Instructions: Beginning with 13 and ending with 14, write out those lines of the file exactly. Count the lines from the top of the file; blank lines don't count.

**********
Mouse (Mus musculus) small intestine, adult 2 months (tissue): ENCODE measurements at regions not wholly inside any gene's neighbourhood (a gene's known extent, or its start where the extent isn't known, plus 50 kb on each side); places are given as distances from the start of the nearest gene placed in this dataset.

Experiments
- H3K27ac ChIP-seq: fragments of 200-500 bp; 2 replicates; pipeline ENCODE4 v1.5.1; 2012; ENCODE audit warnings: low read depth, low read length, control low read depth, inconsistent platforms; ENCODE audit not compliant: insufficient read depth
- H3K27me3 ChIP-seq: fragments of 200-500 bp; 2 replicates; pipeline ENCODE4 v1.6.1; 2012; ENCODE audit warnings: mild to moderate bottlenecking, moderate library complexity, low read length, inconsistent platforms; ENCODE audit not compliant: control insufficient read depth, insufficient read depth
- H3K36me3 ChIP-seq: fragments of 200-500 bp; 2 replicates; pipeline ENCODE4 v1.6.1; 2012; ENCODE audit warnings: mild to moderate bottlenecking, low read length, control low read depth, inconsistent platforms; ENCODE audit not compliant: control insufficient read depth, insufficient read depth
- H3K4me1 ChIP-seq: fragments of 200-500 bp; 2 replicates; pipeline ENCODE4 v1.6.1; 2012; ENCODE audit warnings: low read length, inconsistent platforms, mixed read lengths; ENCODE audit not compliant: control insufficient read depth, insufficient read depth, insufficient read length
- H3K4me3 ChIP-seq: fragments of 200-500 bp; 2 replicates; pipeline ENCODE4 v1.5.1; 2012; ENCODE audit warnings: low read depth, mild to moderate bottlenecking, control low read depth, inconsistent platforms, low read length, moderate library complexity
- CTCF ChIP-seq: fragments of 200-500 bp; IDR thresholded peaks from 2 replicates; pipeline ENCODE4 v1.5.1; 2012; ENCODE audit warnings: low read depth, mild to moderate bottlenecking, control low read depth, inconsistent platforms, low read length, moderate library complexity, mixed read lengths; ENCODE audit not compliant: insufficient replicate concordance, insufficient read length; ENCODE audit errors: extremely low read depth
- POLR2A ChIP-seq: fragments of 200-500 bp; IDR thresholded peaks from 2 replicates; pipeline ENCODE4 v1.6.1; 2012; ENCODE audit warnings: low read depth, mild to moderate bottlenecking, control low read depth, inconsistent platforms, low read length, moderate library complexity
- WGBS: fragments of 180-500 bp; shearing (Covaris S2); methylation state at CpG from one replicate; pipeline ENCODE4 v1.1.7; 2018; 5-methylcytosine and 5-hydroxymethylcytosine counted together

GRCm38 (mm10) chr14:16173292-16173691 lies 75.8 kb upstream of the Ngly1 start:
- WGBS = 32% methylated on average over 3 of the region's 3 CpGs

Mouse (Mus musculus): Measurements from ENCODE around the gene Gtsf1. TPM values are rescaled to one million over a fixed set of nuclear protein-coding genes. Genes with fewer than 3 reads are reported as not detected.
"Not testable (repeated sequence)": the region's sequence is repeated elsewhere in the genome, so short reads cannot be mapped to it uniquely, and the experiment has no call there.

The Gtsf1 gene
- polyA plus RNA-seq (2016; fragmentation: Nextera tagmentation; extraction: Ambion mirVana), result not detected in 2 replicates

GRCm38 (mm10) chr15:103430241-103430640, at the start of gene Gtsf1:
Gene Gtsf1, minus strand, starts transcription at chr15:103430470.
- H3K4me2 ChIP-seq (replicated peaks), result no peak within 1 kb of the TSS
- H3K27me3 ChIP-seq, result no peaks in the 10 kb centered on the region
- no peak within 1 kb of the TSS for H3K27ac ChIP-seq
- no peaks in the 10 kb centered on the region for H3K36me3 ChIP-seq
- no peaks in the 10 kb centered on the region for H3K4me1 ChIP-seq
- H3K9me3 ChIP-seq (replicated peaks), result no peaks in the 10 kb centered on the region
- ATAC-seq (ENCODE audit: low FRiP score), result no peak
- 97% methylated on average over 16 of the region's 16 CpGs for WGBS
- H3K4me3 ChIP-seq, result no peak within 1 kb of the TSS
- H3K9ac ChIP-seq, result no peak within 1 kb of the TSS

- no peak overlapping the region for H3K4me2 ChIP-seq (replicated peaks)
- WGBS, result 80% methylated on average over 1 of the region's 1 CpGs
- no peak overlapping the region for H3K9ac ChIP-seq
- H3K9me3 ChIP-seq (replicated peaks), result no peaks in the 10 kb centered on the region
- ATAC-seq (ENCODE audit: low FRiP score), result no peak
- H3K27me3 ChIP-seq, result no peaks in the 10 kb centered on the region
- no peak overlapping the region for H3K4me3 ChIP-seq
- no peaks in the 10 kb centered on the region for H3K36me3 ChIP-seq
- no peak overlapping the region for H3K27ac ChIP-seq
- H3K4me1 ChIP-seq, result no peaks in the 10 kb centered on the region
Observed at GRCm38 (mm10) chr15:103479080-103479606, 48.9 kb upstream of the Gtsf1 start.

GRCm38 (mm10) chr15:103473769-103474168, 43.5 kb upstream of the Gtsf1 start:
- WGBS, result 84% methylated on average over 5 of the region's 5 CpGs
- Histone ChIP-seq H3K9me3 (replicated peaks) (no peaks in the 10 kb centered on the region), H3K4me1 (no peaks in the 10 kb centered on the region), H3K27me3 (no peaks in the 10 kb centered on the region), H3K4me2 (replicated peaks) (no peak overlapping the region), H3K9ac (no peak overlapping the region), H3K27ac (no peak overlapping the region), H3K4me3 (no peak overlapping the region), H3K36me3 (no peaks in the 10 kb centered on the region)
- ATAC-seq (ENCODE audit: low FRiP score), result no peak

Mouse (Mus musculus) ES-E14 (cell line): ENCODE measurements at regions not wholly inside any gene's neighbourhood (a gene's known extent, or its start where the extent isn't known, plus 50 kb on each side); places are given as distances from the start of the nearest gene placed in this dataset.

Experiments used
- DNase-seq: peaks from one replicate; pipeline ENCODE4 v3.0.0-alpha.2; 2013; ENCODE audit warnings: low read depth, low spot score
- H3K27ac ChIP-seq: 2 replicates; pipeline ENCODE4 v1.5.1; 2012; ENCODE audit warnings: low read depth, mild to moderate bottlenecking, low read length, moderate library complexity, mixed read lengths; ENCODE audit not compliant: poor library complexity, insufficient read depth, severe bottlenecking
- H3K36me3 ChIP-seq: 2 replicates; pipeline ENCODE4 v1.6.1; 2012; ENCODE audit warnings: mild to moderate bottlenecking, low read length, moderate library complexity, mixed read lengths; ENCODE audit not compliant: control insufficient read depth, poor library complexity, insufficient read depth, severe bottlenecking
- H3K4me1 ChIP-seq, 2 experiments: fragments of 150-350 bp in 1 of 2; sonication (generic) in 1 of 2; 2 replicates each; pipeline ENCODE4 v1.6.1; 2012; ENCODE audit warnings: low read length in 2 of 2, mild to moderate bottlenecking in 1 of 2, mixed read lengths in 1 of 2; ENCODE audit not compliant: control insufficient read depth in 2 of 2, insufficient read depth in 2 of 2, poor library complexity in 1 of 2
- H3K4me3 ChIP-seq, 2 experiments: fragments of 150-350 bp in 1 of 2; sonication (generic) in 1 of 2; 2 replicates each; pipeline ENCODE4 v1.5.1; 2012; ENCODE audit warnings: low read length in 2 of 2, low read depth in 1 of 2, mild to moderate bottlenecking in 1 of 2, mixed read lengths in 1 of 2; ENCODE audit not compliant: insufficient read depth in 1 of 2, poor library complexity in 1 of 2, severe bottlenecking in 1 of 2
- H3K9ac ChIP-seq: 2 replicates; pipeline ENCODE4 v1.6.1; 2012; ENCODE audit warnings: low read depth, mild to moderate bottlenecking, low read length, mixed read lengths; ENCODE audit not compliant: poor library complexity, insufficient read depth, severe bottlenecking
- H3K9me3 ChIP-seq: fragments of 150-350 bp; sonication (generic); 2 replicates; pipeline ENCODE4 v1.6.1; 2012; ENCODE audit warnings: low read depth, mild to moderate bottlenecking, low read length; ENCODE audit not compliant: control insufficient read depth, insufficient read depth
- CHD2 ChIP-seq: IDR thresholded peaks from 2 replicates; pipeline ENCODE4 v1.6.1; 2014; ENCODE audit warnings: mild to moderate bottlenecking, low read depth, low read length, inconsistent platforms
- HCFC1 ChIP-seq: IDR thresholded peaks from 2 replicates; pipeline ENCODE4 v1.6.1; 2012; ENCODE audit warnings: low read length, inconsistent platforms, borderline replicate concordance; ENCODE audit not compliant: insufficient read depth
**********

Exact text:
Mouse (Mus musculus): Measurements from ENCODE around the gene Gtsf1. TPM values are rescaled to one million over a fixed set of nuclear protein-coding genes. Genes with fewer than 3 reads are reported as not detected.
"Not testable (repeated sequence)": the region's sequence is repeated elsewhere in the genome, so short reads cannot be mapped to it uniquely, and the experiment has no call there.